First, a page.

28. Steve (not that one) May 30, 2014 at 11:30 pm


    “Over the past 100 or so years of stock markets in Canada, USA and the rest of the world, each individual market has fluctuated markedly and unpredictably, but whose return has always reverted to a pattern that over the course of analysis has measured a healthy gain … over a 20-year span.

    What do I NOT know?”

    Actually, unpredictable and marked market fluctuations are the least of it – you do not know for certain that markets you have invested in will even continue to exist over your investing life, never mind having absolutely no assurance whatsoever that their returns will “always [revert] to … a healthy gain … over a 20-year span”.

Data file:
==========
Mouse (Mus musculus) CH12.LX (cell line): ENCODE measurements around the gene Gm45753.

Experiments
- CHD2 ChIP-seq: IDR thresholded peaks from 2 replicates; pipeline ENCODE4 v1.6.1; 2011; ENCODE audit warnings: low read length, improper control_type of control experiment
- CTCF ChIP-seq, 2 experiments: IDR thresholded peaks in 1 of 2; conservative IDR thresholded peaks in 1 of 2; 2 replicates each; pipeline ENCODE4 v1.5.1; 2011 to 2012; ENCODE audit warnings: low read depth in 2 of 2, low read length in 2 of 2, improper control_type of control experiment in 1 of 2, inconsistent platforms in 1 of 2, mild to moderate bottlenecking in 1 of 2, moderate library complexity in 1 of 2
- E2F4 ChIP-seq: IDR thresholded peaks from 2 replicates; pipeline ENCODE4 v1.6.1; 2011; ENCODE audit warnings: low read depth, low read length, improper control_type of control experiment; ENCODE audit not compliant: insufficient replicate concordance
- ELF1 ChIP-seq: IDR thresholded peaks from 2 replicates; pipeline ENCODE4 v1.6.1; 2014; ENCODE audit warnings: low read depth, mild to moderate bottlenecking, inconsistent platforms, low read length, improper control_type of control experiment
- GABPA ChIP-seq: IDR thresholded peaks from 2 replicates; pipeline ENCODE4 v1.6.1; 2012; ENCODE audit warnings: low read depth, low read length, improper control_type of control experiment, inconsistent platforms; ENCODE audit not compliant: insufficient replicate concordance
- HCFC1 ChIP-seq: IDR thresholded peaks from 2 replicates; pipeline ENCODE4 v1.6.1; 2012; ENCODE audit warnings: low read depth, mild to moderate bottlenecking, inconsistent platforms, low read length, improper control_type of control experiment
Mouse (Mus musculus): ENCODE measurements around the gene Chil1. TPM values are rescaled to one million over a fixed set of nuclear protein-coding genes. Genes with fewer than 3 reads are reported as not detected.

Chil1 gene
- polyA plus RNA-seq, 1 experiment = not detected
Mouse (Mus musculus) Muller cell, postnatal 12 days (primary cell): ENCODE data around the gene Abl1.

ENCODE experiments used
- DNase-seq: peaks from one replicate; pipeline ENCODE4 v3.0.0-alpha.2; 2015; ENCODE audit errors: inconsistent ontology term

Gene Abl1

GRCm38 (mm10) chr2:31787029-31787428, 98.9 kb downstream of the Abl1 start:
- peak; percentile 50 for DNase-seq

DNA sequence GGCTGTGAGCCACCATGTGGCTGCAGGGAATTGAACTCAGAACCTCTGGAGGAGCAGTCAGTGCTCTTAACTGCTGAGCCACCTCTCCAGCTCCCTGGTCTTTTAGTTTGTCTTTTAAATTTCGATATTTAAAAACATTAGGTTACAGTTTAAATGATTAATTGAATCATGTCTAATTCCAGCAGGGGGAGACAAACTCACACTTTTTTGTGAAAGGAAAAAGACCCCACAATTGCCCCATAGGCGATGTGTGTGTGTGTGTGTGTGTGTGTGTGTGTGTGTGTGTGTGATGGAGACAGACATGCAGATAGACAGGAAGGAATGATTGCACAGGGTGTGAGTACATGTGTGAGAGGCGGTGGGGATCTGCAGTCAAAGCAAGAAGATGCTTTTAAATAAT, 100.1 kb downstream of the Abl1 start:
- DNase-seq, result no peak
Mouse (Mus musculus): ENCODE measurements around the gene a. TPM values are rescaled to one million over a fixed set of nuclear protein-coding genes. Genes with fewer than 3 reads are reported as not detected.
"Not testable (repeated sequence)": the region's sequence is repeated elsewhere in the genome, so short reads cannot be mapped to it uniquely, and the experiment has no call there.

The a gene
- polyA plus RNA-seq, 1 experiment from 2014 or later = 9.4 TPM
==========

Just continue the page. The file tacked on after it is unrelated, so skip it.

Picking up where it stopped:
Think I’m exaggerating?

    Russia had one of the hottest stock markets in Europe prior to WW I – as a thought experiment, discuss the return earned by holders of Russian equity in the 75 years from 1917 – 1992? (hint: there was no stock market during that period) …

    What about German equities in the period 1920-1945? (hint: in real terms over 25 years, the return was rather negative) …

    Any guesses on how the Japanese stock market did in the 1940s? (hint: over 90% loss in real terms, only recovering its 1940 value in real terms over 30 years later in the 1970s) …

    And Chinese equity after the Communist victory in 1949? (hint: See Russia above) …